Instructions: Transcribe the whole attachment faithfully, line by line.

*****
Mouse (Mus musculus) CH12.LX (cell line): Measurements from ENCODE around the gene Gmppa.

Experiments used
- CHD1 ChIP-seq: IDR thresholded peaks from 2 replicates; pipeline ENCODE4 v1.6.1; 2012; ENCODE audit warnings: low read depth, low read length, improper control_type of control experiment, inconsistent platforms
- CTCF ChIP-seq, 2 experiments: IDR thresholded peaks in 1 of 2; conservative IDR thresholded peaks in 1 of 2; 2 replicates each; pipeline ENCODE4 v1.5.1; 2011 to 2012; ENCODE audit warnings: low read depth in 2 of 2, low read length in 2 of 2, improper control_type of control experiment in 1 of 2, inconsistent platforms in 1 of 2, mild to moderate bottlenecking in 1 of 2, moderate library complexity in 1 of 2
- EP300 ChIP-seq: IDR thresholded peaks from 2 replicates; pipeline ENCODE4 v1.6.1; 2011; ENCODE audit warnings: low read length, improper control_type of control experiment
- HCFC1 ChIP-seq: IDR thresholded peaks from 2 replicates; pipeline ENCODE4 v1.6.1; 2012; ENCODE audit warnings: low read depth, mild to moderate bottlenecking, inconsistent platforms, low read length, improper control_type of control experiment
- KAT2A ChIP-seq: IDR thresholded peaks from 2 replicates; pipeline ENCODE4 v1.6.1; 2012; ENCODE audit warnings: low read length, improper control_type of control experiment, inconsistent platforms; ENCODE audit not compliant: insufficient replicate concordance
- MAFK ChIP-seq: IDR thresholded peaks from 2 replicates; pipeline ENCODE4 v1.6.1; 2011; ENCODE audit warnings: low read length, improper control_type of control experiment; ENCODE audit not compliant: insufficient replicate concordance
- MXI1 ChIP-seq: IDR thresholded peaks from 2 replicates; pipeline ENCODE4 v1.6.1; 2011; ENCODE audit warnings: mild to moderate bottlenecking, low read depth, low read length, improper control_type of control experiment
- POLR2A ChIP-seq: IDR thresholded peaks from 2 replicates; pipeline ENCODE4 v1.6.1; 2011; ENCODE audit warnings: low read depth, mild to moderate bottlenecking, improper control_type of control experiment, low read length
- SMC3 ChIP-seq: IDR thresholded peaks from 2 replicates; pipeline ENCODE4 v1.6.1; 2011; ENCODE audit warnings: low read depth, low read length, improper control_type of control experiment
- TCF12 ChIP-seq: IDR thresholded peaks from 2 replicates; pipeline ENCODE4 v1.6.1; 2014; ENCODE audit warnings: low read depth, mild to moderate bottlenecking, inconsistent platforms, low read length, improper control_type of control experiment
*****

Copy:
Mouse (Mus musculus) CH12.LX (cell line): Measurements from ENCODE around the gene Gmppa.

Experiments used
- CHD1 ChIP-seq: IDR thresholded peaks from 2 replicates; pipeline ENCODE4 v1.6.1; 2012; ENCODE audit warnings: low read depth, low read length, improper control_type of control experiment, inconsistent platforms
- CTCF ChIP-seq, 2 experiments: IDR thresholded peaks in 1 of 2; conservative IDR thresholded peaks in 1 of 2; 2 replicates each; pipeline ENCODE4 v1.5.1; 2011 to 2012; ENCODE audit warnings: low read depth in 2 of 2, low read length in 2 of 2, improper control_type of control experiment in 1 of 2, inconsistent platforms in 1 of 2, mild to moderate bottlenecking in 1 of 2, moderate library complexity in 1 of 2
- EP300 ChIP-seq: IDR thresholded peaks from 2 replicates; pipeline ENCODE4 v1.6.1; 2011; ENCODE audit warnings: low read length, improper control_type of control experiment
- HCFC1 ChIP-seq: IDR thresholded peaks from 2 replicates; pipeline ENCODE4 v1.6.1; 2012; ENCODE audit warnings: low read depth, mild to moderate bottlenecking, inconsistent platforms, low read length, improper control_type of control experiment
- KAT2A ChIP-seq: IDR thresholded peaks from 2 replicates; pipeline ENCODE4 v1.6.1; 2012; ENCODE audit warnings: low read length, improper control_type of control experiment, inconsistent platforms; ENCODE audit not compliant: insufficient replicate concordance
- MAFK ChIP-seq: IDR thresholded peaks from 2 replicates; pipeline ENCODE4 v1.6.1; 2011; ENCODE audit warnings: low read length, improper control_type of control experiment; ENCODE audit not compliant: insufficient replicate concordance
- MXI1 ChIP-seq: IDR thresholded peaks from 2 replicates; pipeline ENCODE4 v1.6.1; 2011; ENCODE audit warnings: mild to moderate bottlenecking, low read depth, low read length, improper control_type of control experiment
- POLR2A ChIP-seq: IDR thresholded peaks from 2 replicates; pipeline ENCODE4 v1.6.1; 2011; ENCODE audit warnings: low read depth, mild to moderate bottlenecking, improper control_type of control experiment, low read length
- SMC3 ChIP-seq: IDR thresholded peaks from 2 replicates; pipeline ENCODE4 v1.6.1; 2011; ENCODE audit warnings: low read depth, low read length, improper control_type of control experiment
- TCF12 ChIP-seq: IDR thresholded peaks from 2 replicates; pipeline ENCODE4 v1.6.1; 2014; ENCODE audit warnings: low read depth, mild to moderate bottlenecking, inconsistent platforms, low read length, improper control_type of control experiment